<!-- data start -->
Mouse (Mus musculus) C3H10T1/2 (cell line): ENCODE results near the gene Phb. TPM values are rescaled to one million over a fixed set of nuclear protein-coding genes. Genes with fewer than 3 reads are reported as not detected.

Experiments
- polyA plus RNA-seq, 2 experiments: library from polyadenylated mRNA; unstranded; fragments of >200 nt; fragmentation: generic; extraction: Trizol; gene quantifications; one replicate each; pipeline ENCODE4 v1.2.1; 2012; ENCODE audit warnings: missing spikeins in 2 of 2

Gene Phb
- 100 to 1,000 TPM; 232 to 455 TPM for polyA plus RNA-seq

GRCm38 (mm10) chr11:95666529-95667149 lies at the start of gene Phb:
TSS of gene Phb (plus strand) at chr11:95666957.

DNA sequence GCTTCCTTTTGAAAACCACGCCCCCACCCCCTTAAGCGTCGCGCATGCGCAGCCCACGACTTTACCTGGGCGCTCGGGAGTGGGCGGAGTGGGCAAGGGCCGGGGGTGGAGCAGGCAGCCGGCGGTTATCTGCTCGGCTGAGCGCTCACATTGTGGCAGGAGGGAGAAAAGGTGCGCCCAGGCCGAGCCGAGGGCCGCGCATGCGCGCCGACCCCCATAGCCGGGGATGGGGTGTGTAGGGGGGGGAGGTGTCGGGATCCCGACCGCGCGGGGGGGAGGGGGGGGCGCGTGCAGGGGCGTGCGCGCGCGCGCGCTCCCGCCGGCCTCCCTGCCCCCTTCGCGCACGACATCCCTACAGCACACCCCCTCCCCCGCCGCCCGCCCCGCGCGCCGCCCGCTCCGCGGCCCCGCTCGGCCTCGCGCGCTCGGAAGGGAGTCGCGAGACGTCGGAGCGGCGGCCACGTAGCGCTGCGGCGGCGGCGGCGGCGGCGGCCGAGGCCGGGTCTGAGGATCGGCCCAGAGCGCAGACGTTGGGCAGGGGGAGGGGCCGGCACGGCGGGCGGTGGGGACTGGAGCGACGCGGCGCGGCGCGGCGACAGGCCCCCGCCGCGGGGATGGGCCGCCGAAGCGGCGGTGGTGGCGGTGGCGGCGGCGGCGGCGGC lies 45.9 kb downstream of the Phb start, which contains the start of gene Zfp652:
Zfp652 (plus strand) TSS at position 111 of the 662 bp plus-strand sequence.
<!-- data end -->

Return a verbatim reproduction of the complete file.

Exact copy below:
Mouse (Mus musculus) C3H10T1/2 (cell line): ENCODE results near the gene Phb. TPM values are rescaled to one million over a fixed set of nuclear protein-coding genes. Genes with fewer than 3 reads are reported as not detected.

Experiments
- polyA plus RNA-seq, 2 experiments: library from polyadenylated mRNA; unstranded; fragments of >200 nt; fragmentation: generic; extraction: Trizol; gene quantifications; one replicate each; pipeline ENCODE4 v1.2.1; 2012; ENCODE audit warnings: missing spikeins in 2 of 2

Gene Phb
- 100 to 1,000 TPM; 232 to 455 TPM for polyA plus RNA-seq

GRCm38 (mm10) chr11:95666529-95667149 lies at the start of gene Phb:
TSS of gene Phb (plus strand) at chr11:95666957.

DNA sequence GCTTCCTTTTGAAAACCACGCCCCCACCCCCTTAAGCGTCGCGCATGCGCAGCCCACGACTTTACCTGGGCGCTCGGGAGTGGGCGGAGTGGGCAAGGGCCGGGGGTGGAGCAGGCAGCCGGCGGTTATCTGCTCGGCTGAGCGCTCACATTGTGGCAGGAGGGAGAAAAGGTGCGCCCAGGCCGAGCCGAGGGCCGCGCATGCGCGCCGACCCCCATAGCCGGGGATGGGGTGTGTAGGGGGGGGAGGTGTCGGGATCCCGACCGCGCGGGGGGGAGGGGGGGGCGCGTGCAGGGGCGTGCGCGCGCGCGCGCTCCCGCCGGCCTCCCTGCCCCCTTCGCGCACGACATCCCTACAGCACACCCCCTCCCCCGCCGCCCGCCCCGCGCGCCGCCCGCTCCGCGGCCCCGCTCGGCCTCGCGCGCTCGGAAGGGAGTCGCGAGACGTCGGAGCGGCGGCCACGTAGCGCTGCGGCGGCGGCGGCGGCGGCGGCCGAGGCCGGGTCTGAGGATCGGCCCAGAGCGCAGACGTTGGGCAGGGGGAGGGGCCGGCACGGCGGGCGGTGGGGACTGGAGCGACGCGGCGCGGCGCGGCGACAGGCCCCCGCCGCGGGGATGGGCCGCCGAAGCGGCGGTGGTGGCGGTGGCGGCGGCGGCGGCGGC lies 45.9 kb downstream of the Phb start, which contains the start of gene Zfp652:
Zfp652 (plus strand) TSS at position 111 of the 662 bp plus-strand sequence.